Using jQuery with CoffeeScript

I’ve been playing with CoffeeScript recently, for no other reason than to satisfy my intrigue. Of course, one of the first things I wanted to work out was how to use jQuery with my CoffeeScripts.

jQuery ready handler in CoffeeScript

As you know, all your jQuery methods should be hooked to jQuery’s .ready() event handler. If you’re averse to the odd keystroke, you’re probably already using the shorthand alternative $(function(){ });.

This can be achieved in CoffeeScript simply by using $ ->. Really, that’s it, but I personally prefer to use the slightly longer-hand jQuery -> which I think makes it a bit clearer that the following lines of your CoffeeScript are using jQuery.

So, in CoffeeScript we use:

jQuery ->
  ### your code here ###

Which in JavaScript compiles to:

  /* your code here */

Wrapping jQuery plugins in a closure

As explained in the jQuery plugin authoring guidelines, all plugins should be wrapped in a closure. Here’s the cool thing: in CoffeeScript we don’t even need to do that.

As CoffeeScript already safely wraps everything in a closure, all we need to do is set $ = jQuery at the top of our code.

So, in CoffeeScript we simply do:

$ = jQuery
$.fn.myFunction = ->
  ### your code here ###

Which in JavaScript compiles nicely to:

  var $;
  $ = jQuery;
  $.fn.myFunction = function() {
    /* your code here */

For what it’s worth, and as a bit of an aside, the benefits gained from learning and using CoffeeScript are a bit debatable if all you’re looking to do is throw a few lines of jQuery together. That said, if you are using CoffeeScript you’ll probably want to to use it with jQuery too, so hopefully these two tips will prove useful to some.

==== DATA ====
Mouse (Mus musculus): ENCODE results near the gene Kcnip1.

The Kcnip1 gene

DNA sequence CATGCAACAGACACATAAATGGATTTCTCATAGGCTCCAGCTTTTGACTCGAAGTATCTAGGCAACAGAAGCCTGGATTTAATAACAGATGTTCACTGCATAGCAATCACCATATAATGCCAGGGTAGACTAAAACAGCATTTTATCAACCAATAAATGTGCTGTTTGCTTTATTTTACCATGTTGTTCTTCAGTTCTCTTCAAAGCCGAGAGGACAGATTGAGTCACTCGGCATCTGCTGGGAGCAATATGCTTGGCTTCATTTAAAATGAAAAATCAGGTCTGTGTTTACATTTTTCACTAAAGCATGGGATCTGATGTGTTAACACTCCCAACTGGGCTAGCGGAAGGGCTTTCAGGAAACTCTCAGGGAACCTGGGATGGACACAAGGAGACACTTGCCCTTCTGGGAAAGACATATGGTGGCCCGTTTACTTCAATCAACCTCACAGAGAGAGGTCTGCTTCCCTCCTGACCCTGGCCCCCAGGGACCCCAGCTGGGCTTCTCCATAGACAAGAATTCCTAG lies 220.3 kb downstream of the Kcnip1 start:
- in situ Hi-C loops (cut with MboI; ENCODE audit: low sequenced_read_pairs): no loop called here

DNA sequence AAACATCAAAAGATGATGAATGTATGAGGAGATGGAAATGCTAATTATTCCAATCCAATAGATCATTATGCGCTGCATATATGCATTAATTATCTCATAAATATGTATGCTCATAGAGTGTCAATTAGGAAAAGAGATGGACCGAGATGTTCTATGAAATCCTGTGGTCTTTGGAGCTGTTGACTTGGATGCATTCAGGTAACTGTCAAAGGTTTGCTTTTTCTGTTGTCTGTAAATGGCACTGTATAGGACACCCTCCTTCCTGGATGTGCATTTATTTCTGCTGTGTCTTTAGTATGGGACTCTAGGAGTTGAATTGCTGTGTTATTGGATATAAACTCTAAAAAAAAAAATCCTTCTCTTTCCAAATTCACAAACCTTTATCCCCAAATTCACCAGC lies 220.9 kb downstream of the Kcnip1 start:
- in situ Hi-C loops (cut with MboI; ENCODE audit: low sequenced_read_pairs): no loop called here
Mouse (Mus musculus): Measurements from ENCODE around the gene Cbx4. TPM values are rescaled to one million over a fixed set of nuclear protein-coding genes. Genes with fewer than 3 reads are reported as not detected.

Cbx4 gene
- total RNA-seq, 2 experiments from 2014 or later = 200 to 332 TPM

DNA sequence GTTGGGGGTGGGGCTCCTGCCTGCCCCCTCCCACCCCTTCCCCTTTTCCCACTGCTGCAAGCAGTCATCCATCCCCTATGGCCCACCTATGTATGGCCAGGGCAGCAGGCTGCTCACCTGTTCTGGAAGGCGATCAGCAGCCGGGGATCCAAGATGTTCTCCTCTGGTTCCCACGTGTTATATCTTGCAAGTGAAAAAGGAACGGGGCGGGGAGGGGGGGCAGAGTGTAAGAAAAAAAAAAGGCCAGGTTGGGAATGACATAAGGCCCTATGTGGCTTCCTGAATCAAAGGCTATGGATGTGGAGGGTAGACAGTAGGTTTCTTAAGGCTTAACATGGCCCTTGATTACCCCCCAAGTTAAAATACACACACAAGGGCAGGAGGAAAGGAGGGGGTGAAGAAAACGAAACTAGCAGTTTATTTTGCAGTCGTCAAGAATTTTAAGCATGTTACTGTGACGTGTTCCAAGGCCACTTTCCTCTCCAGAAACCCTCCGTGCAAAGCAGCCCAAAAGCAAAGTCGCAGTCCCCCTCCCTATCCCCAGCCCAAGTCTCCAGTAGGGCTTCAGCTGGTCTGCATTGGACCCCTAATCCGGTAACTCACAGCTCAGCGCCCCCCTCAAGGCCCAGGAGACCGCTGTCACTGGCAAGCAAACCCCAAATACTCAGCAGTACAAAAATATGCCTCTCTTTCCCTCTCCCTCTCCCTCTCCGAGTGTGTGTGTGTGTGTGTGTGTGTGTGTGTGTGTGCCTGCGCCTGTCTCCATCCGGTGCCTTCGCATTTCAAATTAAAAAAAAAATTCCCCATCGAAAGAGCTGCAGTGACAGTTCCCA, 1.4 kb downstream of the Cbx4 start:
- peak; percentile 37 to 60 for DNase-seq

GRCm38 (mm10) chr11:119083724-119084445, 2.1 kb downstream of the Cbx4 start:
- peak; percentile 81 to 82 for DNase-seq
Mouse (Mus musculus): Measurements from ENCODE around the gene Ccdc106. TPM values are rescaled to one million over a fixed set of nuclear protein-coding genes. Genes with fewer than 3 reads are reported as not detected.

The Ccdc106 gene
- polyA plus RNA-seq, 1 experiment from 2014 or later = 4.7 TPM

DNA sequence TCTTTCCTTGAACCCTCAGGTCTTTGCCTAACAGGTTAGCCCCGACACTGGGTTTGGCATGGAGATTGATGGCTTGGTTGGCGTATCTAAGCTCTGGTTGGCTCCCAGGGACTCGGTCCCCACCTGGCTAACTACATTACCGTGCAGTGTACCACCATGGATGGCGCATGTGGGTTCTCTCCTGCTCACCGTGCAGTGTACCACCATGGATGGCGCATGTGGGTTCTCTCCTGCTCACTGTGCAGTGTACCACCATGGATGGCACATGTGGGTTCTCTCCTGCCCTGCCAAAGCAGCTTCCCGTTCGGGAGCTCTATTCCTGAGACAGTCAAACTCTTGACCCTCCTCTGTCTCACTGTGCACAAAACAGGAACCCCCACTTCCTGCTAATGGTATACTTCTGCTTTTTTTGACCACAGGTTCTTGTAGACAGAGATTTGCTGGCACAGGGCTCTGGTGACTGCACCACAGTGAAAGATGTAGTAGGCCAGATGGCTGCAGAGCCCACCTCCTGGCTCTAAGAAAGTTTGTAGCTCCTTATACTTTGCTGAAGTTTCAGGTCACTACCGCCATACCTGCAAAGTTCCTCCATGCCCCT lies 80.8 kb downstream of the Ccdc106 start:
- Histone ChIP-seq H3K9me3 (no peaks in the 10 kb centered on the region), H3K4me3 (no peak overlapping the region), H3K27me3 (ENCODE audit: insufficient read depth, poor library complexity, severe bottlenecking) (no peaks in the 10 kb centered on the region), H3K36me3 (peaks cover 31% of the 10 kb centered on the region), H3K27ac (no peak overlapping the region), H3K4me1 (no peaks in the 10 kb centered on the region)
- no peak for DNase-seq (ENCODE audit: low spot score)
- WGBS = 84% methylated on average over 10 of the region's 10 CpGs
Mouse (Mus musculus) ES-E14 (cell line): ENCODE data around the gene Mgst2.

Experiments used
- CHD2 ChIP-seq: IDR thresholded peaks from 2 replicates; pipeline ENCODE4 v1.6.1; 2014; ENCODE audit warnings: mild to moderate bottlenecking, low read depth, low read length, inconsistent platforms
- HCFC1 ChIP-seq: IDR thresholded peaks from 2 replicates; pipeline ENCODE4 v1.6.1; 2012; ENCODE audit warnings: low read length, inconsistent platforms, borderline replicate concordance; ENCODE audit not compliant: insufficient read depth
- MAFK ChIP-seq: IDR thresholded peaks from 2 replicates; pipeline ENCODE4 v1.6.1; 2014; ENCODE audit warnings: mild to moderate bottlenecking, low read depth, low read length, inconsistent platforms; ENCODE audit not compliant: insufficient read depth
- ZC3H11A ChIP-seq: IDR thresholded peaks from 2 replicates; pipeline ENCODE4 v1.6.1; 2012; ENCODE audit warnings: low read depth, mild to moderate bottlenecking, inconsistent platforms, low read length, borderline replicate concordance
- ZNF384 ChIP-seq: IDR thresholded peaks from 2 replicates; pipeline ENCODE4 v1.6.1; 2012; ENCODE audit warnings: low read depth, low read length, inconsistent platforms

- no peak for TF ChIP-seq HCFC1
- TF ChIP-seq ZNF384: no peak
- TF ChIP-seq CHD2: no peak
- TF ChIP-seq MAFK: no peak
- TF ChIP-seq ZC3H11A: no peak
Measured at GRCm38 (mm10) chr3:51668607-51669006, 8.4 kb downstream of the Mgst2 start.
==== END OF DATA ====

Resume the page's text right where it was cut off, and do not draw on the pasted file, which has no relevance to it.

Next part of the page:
8 responses

Juan Schwindt responded on with…

Instead of using:

jQuery ->

I use:

jQuery ($) ->

This way I can use $ in my code without worrying about naming collision.

Jack Dempsey responded on with…

Nice post Aaron. I’ve come across many of the same tips–I think they’ll really make things easier for people getting into using CoffeeScript and jQuery.

One other point that’s been a bit tricky and seemingly ever present is related to the closure bit you mentioned.

I’ve taken to putting

root = exports ? this

at the top of lib files as it will make things easier if I ever recycle into using them in Node, and also acts as a nice reminder that I have a root object to use, and if I don’t assign to it, that variable or function will not be accessible from the outside.

Aaron Russell responded on with…

Thanks for the tip, Jack. I haven’t dug too deeply into Node yet (it’s on my list of things to do), so to get round the closure issue you mention, and to expose objects to my other javascripts, I’ve been attaching them to the window object.

Matt responded on with…

Is it still true that CoffeeScript automatically wraps your code in a closure? I pasted the example code above into CoffeeScript’s parser (the one on their website) and noticed that the resulting JavaScript was not wrapped in a closure. Should we be using “do” (e.g. do ($) -> [your code here]) or just wrapping the code manually (e.g. (($) -> [your code here])(jQuery)???

Aaron Russell responded on with…

@Matt - The JavaScript CoffeeScript compiler (used on the CoffeeScript site) doesn’t automatically wrap everything in an enclosure, but the real command line compiler does (unless you explicitly tell it not to). That’s a little bit confusing I know, but that’s how it is.

Ken Burgett responded on with…

Hi Aaron,

Thanks for the tips on CoffeeScript and JQuery. As a newbie to both, I can use all the examples I can find.

Do you have any examples of CoffeeScript using Ajax with JSON to talk to a rails controller?

Aaron Russell responded on with…


I have no specific tips on using Coffeescript with Rails per-se, other than to recommend checking out Backbone.js - Rails, Backbone and Coffeescript play wonderfully with each other :)

Eugene responded on with…

This post was one of the few on the net a while ago, I read it and started digging CS + jQuery. Now I compose a set of tutorials with sample code running on the lesson pages. Check it out!

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